So what is the most common genetic epilepsy? In this cohort, the answer is PRRT2-related epilepsies, with an incidence of 1:9970 live births. If you answered Dravet syndrome and SCN1A-related epilepsies, I would probably still give you full credit. This is always the answer we have looked for when posing this question previously, and SCN1A-related epilepsies are a close second, with an estimated incidence of 1:12,200 live births, which is notably more common than previous estimates. Given the overlapping 95% confidence intervals for both PRRT2 and SCN1A, it is actually not possible to determine from these data which is truly more common. However, this study confirms that genetic epilepsies of childhood collectively are very common, with an estimated collective incidence of 1 per 2000 live births. Interestingly, this study verifies what other recent non-population-based studies have told us regarding the utility of genetic testing in the epilepsies, particularly the diagnostic yield of 24% (80/333). Additionally, 84% of genetic diagnoses were in the top 10 most common genes, consistent with the study by Lindy and collaborators, who similarly found that 80% of pathogenic variants are found in the top 13 genes. Taken together, childhood epilepsies have a strong genetic burden, and the causative genes are known suspects.

Limitations. This is a relatively small sample size of 343 children from Scotland, so the extent to which these findings are generalizable to other populations remains to be seen. However, many of the most common genetic epilepsies are the result of de novo variants, suggesting that these are not population-specific findings. By only including children under the age of 36 months, this study likely underestimates the incidence of genetic epilepsies that are associated with later seizure onset or no seizures at all, including DEPDC5, SCN2A, and STXBP1. Finally, the authors excluded children with a presumed symptomatic etiology, such as hypoxic ischemic injury, infections, metabolic conditions, and perinatal stroke, which may underestimate genetic factors associated with these conditions.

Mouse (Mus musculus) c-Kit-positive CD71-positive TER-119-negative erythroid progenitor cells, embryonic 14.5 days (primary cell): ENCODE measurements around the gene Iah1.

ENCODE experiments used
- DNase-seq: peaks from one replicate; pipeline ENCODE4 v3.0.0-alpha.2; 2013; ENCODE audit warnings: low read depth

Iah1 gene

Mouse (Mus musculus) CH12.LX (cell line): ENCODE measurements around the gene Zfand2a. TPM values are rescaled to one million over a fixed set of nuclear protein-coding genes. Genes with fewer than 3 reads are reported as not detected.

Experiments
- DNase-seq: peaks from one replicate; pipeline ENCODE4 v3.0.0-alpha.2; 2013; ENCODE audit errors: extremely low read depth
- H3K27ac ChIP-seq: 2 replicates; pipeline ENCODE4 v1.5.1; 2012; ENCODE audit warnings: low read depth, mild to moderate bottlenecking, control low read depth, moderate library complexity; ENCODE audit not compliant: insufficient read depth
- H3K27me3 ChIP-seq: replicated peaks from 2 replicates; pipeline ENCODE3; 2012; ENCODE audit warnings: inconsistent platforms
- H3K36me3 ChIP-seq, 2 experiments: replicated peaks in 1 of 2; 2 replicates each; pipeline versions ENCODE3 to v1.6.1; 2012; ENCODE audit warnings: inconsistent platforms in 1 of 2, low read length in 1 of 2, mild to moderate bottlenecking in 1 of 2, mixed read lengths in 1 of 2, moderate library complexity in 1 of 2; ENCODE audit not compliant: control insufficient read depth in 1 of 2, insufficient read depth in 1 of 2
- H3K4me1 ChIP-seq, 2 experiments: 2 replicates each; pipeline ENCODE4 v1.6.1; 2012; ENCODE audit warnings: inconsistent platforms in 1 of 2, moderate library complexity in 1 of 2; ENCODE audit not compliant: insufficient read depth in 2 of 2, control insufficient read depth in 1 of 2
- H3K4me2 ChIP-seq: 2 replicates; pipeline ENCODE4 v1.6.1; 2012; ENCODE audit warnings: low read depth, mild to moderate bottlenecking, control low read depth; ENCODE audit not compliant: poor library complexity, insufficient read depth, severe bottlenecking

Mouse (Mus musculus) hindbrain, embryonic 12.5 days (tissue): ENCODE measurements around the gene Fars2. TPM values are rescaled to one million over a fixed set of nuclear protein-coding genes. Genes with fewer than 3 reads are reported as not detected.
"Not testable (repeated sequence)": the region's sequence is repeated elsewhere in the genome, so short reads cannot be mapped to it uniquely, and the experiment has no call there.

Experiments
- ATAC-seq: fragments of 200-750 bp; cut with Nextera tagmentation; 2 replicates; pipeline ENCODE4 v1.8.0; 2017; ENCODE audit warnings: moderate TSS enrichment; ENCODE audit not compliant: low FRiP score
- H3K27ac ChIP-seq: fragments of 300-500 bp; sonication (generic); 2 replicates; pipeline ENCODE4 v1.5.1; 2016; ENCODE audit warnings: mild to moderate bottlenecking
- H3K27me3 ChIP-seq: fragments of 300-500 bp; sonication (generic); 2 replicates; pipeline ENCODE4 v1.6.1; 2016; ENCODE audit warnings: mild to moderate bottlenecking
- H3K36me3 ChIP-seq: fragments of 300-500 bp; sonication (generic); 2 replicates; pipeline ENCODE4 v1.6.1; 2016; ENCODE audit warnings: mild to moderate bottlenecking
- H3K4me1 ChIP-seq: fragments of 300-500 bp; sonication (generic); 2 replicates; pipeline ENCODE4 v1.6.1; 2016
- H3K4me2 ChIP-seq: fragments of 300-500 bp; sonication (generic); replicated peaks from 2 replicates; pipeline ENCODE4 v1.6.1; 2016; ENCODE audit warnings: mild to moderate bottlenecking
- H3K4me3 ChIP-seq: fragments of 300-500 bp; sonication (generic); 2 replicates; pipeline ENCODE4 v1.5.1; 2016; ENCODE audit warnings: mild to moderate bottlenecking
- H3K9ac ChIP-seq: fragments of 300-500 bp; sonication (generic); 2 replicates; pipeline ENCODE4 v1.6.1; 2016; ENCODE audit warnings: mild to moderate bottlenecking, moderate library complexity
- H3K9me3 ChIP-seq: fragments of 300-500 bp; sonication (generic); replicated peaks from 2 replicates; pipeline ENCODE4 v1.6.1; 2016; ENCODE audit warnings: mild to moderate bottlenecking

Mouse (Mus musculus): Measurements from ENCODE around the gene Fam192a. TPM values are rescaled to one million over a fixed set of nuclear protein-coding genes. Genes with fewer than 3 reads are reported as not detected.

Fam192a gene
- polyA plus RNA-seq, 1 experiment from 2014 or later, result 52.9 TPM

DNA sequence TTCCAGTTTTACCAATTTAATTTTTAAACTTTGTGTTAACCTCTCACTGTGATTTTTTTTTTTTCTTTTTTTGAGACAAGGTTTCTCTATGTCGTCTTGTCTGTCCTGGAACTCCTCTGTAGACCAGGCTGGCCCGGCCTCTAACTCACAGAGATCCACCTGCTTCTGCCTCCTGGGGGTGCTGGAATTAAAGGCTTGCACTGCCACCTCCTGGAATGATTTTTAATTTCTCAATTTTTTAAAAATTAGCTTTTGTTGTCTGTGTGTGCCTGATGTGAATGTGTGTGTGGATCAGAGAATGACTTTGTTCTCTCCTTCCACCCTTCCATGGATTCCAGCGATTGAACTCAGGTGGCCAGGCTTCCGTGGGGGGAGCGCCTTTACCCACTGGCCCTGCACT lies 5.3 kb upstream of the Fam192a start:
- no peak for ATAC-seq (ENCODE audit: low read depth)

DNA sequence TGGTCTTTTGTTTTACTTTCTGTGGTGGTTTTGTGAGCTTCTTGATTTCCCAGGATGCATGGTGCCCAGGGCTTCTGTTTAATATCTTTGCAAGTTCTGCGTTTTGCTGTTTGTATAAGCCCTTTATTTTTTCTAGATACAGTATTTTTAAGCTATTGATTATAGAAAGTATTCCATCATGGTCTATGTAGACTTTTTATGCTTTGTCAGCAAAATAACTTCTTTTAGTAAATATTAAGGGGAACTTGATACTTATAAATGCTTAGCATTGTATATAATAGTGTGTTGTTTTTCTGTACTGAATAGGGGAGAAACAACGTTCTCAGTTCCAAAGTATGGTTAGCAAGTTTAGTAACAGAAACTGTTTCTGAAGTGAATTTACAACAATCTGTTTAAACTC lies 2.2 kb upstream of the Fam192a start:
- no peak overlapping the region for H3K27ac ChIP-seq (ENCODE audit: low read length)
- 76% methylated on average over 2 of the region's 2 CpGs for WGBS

What you need to know. The study by Symonds and collaborators provides prospective population-based data regarding genetic epilepsies beginning in early childhood. Genetic epilepsies beginning in the first three years of life are common, with an estimated incidence of 1 per 2000 live births. The most common genetic causes of childhood-onset epilepsies are pathogenic variants in PRRT2SCN1AKCNQ2, and SLC2A1. Factors that predict a positive genetic diagnosis are seizure onset in the first 6 months of life and afebrile focal seizures as the presenting seizure type. The estimated diagnostic yield in children with seizure onset before 3 years is approximately 25%, and over 80% of genetic diagnoses are accounted for by the 10 most common genes, advocating for a more targeted approach to genetic testing in this population.

Katie Helbig

Katie Helbig is a licensed genetic counselor with the Division of Neurology at the Children’s Hospital of Philadelphia, where she researches the role of genetic factors in childhood onset epilepsies and related neurodevelopmental disorders and provides genetic counseling to families in the Neurogenetics Clinic. She has a longstanding interest in epilepsy genetics, with previous experience in research, bioethics, and genomic diagnostics. She is co-chair of EpiGC, a member of the ClinGen Epilepsy Gene Curation Expert Panel, and member of the ILAE Task Force on Clinical Genetic Testing in the Epilepsies.